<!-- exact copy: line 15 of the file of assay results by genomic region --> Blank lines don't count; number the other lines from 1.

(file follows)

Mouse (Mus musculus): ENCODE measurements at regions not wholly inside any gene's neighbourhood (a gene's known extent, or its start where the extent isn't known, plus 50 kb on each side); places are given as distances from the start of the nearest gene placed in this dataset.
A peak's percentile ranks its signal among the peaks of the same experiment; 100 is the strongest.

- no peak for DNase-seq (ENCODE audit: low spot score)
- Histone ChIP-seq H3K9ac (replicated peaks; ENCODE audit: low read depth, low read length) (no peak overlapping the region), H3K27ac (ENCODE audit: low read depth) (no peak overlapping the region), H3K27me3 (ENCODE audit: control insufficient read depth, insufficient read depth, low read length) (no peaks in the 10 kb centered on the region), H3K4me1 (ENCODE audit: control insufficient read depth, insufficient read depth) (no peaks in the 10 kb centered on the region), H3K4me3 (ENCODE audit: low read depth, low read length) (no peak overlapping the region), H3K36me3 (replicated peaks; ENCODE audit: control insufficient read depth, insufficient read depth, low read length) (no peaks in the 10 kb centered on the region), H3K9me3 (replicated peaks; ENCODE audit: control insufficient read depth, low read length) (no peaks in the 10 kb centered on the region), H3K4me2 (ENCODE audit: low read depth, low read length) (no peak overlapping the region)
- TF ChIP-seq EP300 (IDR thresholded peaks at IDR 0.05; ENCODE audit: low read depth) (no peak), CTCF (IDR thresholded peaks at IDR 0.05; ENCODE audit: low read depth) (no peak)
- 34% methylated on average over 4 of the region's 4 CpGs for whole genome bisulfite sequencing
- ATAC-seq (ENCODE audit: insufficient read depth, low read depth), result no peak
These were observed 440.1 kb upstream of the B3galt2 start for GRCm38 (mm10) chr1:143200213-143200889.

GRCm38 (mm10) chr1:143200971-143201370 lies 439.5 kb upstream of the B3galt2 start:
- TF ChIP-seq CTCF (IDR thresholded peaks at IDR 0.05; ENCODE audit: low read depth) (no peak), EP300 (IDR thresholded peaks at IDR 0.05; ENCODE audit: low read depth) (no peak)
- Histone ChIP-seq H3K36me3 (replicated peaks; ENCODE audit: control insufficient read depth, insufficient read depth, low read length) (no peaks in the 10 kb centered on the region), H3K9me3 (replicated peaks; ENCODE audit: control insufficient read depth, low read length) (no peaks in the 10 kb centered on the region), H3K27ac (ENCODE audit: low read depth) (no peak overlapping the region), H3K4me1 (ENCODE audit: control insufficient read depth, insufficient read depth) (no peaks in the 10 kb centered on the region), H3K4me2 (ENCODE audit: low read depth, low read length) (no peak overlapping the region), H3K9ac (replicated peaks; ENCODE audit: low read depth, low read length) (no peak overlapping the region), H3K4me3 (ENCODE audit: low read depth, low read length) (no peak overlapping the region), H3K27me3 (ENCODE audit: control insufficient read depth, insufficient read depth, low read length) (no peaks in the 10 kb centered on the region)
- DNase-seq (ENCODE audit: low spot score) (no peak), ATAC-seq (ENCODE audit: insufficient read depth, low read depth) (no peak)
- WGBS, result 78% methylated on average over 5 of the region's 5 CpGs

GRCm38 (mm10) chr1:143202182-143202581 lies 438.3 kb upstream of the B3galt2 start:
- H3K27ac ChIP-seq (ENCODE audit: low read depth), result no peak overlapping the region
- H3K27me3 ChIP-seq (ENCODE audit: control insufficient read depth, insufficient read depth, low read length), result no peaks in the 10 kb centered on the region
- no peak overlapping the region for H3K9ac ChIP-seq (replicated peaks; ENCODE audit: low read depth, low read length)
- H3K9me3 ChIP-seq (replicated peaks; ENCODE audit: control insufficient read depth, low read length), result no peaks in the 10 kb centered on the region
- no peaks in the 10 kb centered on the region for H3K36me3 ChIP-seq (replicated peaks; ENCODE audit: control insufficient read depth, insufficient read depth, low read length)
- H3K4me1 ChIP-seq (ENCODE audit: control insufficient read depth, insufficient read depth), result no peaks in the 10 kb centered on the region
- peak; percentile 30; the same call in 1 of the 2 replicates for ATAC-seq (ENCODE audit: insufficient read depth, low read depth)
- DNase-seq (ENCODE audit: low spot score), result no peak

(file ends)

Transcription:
- H3K27ac ChIP-seq (ENCODE audit: low read depth), result no peak overlapping the region